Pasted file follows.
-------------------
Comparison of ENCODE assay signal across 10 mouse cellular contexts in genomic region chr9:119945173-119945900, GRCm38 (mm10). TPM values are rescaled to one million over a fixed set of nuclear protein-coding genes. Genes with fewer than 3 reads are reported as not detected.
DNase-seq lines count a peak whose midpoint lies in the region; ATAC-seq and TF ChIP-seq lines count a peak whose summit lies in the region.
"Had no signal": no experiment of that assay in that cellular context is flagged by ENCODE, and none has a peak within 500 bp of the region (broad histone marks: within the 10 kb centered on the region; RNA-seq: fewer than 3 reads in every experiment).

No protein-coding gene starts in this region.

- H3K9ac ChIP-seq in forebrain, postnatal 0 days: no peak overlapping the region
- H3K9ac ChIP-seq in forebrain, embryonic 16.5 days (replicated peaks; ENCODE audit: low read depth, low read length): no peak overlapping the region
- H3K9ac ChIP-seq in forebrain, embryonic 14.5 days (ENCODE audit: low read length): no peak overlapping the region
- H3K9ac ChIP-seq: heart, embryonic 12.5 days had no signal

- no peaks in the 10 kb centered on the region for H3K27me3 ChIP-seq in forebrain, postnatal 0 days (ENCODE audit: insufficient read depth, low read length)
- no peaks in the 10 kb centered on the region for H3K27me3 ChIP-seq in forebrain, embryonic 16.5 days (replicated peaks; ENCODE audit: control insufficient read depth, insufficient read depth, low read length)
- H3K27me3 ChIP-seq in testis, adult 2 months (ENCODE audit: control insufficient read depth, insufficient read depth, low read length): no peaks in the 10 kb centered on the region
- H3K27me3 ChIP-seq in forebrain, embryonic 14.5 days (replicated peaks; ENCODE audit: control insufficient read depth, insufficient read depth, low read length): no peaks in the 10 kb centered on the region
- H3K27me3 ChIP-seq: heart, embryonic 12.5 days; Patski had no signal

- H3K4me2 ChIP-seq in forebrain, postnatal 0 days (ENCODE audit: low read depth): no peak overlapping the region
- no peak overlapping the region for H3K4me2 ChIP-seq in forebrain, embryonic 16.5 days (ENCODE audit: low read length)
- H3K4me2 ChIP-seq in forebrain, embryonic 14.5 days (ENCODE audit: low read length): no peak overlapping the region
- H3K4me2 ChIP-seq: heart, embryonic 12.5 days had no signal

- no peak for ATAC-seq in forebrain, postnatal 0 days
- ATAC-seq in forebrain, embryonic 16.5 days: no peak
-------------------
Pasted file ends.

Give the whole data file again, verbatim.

Comparison of ENCODE assay signal across 10 mouse cellular contexts in genomic region chr9:119945173-119945900, GRCm38 (mm10). TPM values are rescaled to one million over a fixed set of nuclear protein-coding genes. Genes with fewer than 3 reads are reported as not detected.
DNase-seq lines count a peak whose midpoint lies in the region; ATAC-seq and TF ChIP-seq lines count a peak whose summit lies in the region.
"Had no signal": no experiment of that assay in that cellular context is flagged by ENCODE, and none has a peak within 500 bp of the region (broad histone marks: within the 10 kb centered on the region; RNA-seq: fewer than 3 reads in every experiment).

No protein-coding gene starts in this region.

- H3K9ac ChIP-seq in forebrain, postnatal 0 days: no peak overlapping the region
- H3K9ac ChIP-seq in forebrain, embryonic 16.5 days (replicated peaks; ENCODE audit: low read depth, low read length): no peak overlapping the region
- H3K9ac ChIP-seq in forebrain, embryonic 14.5 days (ENCODE audit: low read length): no peak overlapping the region
- H3K9ac ChIP-seq: heart, embryonic 12.5 days had no signal

- no peaks in the 10 kb centered on the region for H3K27me3 ChIP-seq in forebrain, postnatal 0 days (ENCODE audit: insufficient read depth, low read length)
- no peaks in the 10 kb centered on the region for H3K27me3 ChIP-seq in forebrain, embryonic 16.5 days (replicated peaks; ENCODE audit: control insufficient read depth, insufficient read depth, low read length)
- H3K27me3 ChIP-seq in testis, adult 2 months (ENCODE audit: control insufficient read depth, insufficient read depth, low read length): no peaks in the 10 kb centered on the region
- H3K27me3 ChIP-seq in forebrain, embryonic 14.5 days (replicated peaks; ENCODE audit: control insufficient read depth, insufficient read depth, low read length): no peaks in the 10 kb centered on the region
- H3K27me3 ChIP-seq: heart, embryonic 12.5 days; Patski had no signal

- H3K4me2 ChIP-seq in forebrain, postnatal 0 days (ENCODE audit: low read depth): no peak overlapping the region
- no peak overlapping the region for H3K4me2 ChIP-seq in forebrain, embryonic 16.5 days (ENCODE audit: low read length)
- H3K4me2 ChIP-seq in forebrain, embryonic 14.5 days (ENCODE audit: low read length): no peak overlapping the region
- H3K4me2 ChIP-seq: heart, embryonic 12.5 days had no signal

- no peak for ATAC-seq in forebrain, postnatal 0 days
- ATAC-seq in forebrain, embryonic 16.5 days: no peak